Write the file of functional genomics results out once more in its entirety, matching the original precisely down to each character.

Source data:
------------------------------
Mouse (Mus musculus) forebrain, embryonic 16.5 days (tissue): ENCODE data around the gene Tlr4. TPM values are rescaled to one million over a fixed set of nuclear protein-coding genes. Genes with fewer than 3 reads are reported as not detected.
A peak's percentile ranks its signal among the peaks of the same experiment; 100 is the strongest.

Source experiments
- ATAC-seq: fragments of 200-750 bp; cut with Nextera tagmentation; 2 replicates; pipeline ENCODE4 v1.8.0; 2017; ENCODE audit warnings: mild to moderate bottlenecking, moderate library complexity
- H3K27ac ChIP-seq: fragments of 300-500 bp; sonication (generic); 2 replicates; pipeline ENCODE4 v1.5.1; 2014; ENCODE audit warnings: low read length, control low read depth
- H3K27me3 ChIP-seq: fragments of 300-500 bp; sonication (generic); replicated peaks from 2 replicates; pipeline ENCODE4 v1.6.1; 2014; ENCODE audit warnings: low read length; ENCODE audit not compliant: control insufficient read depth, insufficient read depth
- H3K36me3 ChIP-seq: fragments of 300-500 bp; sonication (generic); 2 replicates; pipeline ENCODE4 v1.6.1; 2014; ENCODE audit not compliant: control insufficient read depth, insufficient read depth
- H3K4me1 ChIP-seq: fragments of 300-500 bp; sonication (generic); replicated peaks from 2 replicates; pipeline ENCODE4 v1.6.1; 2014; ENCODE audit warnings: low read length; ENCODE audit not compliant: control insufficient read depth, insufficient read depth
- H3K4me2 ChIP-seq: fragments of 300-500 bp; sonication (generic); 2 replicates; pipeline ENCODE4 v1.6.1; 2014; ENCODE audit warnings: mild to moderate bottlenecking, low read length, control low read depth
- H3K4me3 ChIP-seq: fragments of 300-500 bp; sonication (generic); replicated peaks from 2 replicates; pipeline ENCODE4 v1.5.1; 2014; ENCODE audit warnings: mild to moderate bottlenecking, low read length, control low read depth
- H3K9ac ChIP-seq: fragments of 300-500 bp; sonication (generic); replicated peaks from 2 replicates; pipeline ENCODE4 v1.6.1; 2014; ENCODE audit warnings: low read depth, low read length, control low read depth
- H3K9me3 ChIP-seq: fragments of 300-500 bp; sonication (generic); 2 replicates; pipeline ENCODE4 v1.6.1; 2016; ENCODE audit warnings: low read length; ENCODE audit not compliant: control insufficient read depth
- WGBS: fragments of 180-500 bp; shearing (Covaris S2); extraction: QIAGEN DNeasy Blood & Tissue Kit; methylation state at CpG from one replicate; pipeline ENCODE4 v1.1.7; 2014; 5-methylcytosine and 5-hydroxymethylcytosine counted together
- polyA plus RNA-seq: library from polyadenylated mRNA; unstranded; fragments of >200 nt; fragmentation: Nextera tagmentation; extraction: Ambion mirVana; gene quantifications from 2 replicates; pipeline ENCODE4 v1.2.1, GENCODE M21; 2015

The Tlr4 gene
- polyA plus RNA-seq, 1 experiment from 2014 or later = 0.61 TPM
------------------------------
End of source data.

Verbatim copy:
Mouse (Mus musculus) forebrain, embryonic 16.5 days (tissue): ENCODE data around the gene Tlr4. TPM values are rescaled to one million over a fixed set of nuclear protein-coding genes. Genes with fewer than 3 reads are reported as not detected.
A peak's percentile ranks its signal among the peaks of the same experiment; 100 is the strongest.

Source experiments
- ATAC-seq: fragments of 200-750 bp; cut with Nextera tagmentation; 2 replicates; pipeline ENCODE4 v1.8.0; 2017; ENCODE audit warnings: mild to moderate bottlenecking, moderate library complexity
- H3K27ac ChIP-seq: fragments of 300-500 bp; sonication (generic); 2 replicates; pipeline ENCODE4 v1.5.1; 2014; ENCODE audit warnings: low read length, control low read depth
- H3K27me3 ChIP-seq: fragments of 300-500 bp; sonication (generic); replicated peaks from 2 replicates; pipeline ENCODE4 v1.6.1; 2014; ENCODE audit warnings: low read length; ENCODE audit not compliant: control insufficient read depth, insufficient read depth
- H3K36me3 ChIP-seq: fragments of 300-500 bp; sonication (generic); 2 replicates; pipeline ENCODE4 v1.6.1; 2014; ENCODE audit not compliant: control insufficient read depth, insufficient read depth
- H3K4me1 ChIP-seq: fragments of 300-500 bp; sonication (generic); replicated peaks from 2 replicates; pipeline ENCODE4 v1.6.1; 2014; ENCODE audit warnings: low read length; ENCODE audit not compliant: control insufficient read depth, insufficient read depth
- H3K4me2 ChIP-seq: fragments of 300-500 bp; sonication (generic); 2 replicates; pipeline ENCODE4 v1.6.1; 2014; ENCODE audit warnings: mild to moderate bottlenecking, low read length, control low read depth
- H3K4me3 ChIP-seq: fragments of 300-500 bp; sonication (generic); replicated peaks from 2 replicates; pipeline ENCODE4 v1.5.1; 2014; ENCODE audit warnings: mild to moderate bottlenecking, low read length, control low read depth
- H3K9ac ChIP-seq: fragments of 300-500 bp; sonication (generic); replicated peaks from 2 replicates; pipeline ENCODE4 v1.6.1; 2014; ENCODE audit warnings: low read depth, low read length, control low read depth
- H3K9me3 ChIP-seq: fragments of 300-500 bp; sonication (generic); 2 replicates; pipeline ENCODE4 v1.6.1; 2016; ENCODE audit warnings: low read length; ENCODE audit not compliant: control insufficient read depth
- WGBS: fragments of 180-500 bp; shearing (Covaris S2); extraction: QIAGEN DNeasy Blood & Tissue Kit; methylation state at CpG from one replicate; pipeline ENCODE4 v1.1.7; 2014; 5-methylcytosine and 5-hydroxymethylcytosine counted together
- polyA plus RNA-seq: library from polyadenylated mRNA; unstranded; fragments of >200 nt; fragmentation: Nextera tagmentation; extraction: Ambion mirVana; gene quantifications from 2 replicates; pipeline ENCODE4 v1.2.1, GENCODE M21; 2015

The Tlr4 gene
- polyA plus RNA-seq, 1 experiment from 2014 or later = 0.61 TPM